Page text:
In the last seven years, Harry’s podcast has amassed over 100 million downloads, gathered over 200 of the world’s leading venture capitalists, check-writers, and startup founders, and propelled Harry to international recognition, which he then leveraged to launch his own venture capital fund, 20VC fund.
Des joined Harry for a long deep dive into the insights gathered throughout his career as both Intercom Co-founder and a venture capitalist – from the origins of Intercom to common startup myths, from startup strategy to his approach to angel investing.
- Does being the first not matter?
- What are the biggest mistakes people make when releasing a second product?
- When is the right time to start thinking about moving into the enterprise space?
- What makes great product marketing in SaaS?
Watch the video above for the full interview or read on for the key takeaways.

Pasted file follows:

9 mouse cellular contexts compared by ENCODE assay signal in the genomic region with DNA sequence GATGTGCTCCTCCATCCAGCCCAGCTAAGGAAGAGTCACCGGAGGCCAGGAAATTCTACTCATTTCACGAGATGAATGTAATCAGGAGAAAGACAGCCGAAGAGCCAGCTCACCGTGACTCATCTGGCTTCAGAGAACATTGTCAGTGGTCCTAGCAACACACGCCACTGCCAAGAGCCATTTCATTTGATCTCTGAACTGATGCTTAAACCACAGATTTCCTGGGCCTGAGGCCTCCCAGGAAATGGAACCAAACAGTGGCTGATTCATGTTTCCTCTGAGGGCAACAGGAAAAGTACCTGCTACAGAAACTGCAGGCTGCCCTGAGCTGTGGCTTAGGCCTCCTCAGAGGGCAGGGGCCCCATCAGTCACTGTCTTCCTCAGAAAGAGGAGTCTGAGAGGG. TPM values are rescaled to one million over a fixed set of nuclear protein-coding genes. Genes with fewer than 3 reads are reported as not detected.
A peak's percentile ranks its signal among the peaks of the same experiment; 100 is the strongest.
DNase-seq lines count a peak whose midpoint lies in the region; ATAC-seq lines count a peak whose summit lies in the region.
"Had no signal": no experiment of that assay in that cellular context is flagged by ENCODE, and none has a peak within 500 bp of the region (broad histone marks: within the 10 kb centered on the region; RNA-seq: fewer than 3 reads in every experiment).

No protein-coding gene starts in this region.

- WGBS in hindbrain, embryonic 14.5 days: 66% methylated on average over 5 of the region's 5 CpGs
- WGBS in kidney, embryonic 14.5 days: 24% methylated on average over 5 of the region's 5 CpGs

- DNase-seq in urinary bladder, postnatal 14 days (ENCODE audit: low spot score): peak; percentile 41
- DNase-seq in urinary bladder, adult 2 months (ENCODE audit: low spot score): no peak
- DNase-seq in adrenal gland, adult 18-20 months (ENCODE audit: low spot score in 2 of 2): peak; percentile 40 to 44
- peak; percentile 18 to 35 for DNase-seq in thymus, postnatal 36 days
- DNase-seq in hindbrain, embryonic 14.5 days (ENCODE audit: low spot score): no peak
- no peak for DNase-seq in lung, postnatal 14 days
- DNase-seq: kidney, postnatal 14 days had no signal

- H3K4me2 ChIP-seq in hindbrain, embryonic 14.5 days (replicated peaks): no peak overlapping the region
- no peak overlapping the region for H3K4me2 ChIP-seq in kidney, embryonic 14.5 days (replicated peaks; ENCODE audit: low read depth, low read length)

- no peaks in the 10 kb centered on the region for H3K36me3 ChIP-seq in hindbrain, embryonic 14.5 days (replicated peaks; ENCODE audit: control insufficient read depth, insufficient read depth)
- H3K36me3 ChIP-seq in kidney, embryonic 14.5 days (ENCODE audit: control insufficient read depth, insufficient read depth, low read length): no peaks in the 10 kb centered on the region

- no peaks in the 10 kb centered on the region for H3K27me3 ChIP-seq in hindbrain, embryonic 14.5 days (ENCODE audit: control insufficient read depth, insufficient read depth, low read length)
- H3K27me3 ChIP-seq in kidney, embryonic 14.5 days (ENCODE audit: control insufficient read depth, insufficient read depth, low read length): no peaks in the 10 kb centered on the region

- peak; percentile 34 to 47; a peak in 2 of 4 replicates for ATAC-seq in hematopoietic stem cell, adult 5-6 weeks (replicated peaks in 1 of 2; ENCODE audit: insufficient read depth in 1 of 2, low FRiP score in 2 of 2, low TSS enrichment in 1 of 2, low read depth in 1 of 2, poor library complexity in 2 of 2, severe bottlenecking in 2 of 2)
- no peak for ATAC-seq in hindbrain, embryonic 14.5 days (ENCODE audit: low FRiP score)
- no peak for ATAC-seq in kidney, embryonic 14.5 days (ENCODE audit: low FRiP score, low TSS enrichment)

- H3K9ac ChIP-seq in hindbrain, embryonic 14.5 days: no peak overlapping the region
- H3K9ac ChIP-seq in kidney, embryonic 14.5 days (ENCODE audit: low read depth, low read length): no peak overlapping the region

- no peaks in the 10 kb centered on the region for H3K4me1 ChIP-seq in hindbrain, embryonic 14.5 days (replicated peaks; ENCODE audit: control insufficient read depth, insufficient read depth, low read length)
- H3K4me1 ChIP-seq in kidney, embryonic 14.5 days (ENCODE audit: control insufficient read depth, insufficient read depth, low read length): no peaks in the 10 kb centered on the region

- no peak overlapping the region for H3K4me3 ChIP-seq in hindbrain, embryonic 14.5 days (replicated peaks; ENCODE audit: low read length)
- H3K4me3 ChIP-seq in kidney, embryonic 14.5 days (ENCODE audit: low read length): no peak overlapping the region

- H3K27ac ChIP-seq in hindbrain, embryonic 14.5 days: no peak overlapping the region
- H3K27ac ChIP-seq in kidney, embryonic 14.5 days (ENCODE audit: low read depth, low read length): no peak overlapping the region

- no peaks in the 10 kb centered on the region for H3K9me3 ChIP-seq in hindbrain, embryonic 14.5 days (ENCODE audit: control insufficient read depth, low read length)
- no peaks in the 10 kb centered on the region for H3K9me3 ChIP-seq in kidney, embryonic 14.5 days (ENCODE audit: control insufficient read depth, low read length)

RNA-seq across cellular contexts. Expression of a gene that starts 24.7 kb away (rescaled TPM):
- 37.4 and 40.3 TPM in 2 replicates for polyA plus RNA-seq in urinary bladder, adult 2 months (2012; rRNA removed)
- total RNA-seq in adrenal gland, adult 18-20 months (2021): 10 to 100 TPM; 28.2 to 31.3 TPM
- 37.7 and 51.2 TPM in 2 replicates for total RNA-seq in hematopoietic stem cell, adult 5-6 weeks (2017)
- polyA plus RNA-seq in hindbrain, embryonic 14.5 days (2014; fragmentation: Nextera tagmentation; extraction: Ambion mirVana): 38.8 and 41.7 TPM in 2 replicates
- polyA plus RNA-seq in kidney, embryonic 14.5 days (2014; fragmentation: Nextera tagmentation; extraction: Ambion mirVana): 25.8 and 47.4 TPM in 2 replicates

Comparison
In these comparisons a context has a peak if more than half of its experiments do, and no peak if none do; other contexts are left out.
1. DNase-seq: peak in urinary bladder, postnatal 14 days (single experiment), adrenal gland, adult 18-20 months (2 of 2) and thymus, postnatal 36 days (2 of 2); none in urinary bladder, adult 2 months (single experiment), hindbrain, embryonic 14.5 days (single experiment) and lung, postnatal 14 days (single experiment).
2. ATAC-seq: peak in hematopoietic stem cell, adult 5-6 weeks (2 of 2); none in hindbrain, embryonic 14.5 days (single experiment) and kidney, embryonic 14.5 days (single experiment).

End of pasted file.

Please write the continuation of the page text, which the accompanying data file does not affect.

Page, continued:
The aha! moment behind Intercom
Over a decade ago, in 2011, Intercom co-founders Des Traynor, Eoghan McCabe, David Barrett, and Ciaran Lee were running a consultancy and building software for other people. But they had an itch they couldn’t scratch – they had customers they wanted to talk to and no good tools for doing so.
To solve that, they built a little speech bubble pop-up that their customers would see in-product every time they needed to send a message. While they didn’t fully appreciate it right away, it wouldn’t be long until customers started asking what the bubble was all about. In some cases, there seemed to be more interest in that pop-up than the product they were selling. It got the co-founders thinking: could they take that messenger speech bubble and build it out so that customers could take it and put it right into their applications? They knew they were on to something. And so, Intercom was born.
“We were building a way to communicate with our customers inside the product. We realized how much more effective that was and how people were just quite excited about that. The real click was once we actually offered it to other people, we saw them use it and rip it out of our hands and be like, ‘Oh my God, I love this thing.’”